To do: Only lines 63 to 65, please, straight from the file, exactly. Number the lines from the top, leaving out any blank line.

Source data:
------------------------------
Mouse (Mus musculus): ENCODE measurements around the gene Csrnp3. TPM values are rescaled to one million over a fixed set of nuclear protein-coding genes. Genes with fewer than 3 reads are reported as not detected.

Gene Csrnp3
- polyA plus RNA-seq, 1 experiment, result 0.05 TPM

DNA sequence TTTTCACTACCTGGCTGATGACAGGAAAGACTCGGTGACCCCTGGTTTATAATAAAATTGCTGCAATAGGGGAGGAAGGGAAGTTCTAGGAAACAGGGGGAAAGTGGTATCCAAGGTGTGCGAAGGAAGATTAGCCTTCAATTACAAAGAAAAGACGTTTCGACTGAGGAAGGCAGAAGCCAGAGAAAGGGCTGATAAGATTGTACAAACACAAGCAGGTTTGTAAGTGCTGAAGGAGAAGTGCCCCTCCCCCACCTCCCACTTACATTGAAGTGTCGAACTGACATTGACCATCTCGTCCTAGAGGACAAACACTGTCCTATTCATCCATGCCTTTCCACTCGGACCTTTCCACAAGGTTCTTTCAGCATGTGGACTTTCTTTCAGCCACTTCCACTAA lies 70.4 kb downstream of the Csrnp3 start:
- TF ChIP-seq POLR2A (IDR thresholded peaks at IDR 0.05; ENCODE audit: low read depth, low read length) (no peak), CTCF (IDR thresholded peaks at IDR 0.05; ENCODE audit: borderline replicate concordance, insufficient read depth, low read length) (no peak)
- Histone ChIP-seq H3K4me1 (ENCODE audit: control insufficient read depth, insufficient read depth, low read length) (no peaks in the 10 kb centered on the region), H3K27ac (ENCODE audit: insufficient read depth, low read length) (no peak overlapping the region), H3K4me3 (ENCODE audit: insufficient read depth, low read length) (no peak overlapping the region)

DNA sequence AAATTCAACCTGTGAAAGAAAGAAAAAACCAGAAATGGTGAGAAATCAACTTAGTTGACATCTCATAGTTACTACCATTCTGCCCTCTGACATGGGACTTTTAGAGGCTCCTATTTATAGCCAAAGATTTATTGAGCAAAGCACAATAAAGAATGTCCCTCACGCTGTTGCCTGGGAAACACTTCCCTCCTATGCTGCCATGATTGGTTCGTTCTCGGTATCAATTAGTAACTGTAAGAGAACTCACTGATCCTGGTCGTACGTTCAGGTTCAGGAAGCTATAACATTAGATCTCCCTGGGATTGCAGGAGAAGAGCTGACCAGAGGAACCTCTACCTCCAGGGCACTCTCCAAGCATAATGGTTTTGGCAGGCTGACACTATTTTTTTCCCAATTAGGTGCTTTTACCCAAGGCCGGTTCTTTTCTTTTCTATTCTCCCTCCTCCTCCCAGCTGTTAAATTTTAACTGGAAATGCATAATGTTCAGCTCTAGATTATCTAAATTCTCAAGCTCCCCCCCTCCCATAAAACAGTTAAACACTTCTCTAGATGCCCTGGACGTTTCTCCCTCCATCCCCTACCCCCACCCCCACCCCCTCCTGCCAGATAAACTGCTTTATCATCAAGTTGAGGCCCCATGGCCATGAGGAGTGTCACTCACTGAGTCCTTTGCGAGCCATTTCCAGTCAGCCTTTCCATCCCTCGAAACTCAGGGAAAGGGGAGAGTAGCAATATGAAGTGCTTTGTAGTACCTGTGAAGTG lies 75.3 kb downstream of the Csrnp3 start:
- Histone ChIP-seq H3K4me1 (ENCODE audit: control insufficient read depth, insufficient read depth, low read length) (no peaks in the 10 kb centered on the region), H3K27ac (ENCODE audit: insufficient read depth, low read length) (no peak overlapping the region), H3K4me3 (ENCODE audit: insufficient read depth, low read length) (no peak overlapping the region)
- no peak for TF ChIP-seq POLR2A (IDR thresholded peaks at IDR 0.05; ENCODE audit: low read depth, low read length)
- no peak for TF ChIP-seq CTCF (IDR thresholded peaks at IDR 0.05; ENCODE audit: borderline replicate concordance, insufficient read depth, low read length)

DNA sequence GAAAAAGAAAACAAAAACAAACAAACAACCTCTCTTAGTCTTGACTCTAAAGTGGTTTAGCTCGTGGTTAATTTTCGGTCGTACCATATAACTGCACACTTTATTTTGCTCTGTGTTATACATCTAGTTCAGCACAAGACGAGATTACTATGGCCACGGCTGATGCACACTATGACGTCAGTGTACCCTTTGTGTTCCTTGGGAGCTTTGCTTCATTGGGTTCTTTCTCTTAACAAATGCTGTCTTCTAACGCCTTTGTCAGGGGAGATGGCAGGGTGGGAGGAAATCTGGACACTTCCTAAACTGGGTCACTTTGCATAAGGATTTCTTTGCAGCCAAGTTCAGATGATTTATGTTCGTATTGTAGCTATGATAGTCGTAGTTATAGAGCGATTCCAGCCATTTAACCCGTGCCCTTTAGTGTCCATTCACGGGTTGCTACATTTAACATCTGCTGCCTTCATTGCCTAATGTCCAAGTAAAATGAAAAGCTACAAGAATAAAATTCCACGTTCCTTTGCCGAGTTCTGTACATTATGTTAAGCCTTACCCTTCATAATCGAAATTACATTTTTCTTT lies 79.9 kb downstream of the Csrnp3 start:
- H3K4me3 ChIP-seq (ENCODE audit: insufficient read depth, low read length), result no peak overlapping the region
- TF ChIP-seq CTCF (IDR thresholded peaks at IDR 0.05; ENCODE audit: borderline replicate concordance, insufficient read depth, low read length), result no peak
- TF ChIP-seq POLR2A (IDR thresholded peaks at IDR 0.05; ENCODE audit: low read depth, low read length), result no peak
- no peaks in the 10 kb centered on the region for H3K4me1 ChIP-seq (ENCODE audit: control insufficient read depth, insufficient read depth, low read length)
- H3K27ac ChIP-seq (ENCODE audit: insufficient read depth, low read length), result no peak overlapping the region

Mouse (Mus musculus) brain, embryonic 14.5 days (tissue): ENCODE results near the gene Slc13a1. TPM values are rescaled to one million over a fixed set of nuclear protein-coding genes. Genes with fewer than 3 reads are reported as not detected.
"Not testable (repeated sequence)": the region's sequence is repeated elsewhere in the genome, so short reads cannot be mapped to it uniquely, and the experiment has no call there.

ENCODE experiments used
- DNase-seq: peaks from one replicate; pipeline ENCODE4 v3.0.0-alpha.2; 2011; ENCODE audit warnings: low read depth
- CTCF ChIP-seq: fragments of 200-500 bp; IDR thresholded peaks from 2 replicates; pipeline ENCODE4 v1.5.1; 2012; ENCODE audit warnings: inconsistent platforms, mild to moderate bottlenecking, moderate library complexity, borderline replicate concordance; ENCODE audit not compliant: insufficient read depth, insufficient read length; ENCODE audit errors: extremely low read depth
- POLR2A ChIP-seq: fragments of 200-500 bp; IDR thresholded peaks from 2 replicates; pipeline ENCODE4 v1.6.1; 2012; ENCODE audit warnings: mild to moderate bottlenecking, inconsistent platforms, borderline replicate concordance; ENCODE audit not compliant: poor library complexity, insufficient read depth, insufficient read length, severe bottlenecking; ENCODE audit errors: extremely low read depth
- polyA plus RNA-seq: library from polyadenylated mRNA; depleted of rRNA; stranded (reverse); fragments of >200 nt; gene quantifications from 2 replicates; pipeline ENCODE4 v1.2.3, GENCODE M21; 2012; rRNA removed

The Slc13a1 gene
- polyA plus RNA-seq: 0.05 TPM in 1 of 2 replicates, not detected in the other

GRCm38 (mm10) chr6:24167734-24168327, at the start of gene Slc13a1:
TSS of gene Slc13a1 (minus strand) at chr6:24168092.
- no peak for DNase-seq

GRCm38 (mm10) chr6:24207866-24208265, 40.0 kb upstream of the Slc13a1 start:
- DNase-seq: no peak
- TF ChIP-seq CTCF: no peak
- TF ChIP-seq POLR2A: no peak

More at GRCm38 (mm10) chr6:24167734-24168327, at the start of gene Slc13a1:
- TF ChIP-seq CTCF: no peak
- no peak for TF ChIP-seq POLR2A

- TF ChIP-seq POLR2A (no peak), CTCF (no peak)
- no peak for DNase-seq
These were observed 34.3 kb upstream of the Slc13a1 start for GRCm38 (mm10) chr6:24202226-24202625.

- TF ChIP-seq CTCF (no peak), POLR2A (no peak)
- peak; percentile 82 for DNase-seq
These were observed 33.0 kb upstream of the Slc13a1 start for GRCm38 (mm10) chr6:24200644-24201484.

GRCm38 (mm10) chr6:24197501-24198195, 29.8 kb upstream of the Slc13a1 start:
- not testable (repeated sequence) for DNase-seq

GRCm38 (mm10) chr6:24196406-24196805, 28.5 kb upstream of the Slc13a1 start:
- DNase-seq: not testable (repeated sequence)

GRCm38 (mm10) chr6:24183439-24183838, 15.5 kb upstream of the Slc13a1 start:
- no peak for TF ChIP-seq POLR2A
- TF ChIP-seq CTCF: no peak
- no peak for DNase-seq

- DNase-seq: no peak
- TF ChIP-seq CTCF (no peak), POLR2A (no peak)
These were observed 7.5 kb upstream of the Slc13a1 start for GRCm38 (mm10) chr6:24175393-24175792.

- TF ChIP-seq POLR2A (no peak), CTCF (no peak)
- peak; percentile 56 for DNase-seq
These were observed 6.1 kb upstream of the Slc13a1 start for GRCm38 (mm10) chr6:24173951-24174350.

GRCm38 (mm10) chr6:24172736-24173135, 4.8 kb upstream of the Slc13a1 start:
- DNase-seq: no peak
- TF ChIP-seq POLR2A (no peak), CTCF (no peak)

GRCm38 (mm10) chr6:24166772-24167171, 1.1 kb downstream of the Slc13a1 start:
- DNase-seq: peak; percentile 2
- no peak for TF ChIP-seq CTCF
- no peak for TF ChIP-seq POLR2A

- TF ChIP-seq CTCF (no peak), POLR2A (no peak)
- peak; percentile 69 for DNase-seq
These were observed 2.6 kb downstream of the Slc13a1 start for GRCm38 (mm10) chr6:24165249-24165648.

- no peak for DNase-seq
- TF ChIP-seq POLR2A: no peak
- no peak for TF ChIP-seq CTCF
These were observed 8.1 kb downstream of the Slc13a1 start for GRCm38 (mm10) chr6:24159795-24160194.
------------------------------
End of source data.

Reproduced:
- TF ChIP-seq CTCF (no peak), POLR2A (no peak)
- peak; percentile 69 for DNase-seq
These were observed 2.6 kb downstream of the Slc13a1 start for GRCm38 (mm10) chr6:24165249-24165648.